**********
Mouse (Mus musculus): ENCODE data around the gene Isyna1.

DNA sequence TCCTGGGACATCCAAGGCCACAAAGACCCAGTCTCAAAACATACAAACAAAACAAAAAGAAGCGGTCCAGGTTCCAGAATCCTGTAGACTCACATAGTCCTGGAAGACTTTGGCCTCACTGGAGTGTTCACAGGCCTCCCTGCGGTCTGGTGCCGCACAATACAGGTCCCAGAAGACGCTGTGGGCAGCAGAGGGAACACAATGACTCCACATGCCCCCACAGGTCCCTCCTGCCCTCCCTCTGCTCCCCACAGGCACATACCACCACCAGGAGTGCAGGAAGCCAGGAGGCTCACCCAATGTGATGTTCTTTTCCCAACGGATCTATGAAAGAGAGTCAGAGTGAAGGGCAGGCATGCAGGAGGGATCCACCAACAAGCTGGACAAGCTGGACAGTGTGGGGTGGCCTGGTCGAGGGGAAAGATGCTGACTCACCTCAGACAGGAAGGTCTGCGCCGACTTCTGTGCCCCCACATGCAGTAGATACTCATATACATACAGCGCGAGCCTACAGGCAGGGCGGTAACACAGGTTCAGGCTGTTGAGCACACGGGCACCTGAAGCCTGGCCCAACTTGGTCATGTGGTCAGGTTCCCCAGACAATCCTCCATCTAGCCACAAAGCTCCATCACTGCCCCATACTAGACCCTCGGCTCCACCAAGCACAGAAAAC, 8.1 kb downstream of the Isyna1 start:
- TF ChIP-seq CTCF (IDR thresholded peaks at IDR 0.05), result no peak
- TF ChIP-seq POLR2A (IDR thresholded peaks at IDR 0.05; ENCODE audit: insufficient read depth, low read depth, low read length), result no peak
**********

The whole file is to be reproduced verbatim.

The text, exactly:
Mouse (Mus musculus): ENCODE data around the gene Isyna1.

DNA sequence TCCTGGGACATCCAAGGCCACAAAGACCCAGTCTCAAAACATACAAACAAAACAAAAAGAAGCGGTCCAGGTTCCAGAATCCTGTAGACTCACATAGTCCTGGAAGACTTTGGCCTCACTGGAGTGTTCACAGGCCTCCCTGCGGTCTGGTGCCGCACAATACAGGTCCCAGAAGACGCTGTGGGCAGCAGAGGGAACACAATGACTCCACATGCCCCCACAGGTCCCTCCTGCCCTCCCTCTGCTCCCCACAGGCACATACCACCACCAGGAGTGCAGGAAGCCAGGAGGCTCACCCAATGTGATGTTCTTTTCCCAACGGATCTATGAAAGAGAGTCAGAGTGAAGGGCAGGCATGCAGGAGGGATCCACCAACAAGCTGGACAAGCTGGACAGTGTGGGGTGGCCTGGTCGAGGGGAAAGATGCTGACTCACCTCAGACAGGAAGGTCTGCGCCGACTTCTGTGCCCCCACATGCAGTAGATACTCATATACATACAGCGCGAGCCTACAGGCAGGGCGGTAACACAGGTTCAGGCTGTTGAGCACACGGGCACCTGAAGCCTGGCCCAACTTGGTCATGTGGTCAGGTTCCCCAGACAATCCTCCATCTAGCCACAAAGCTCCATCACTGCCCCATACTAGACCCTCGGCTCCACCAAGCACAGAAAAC, 8.1 kb downstream of the Isyna1 start:
- TF ChIP-seq CTCF (IDR thresholded peaks at IDR 0.05), result no peak
- TF ChIP-seq POLR2A (IDR thresholded peaks at IDR 0.05; ENCODE audit: insufficient read depth, low read depth, low read length), result no peak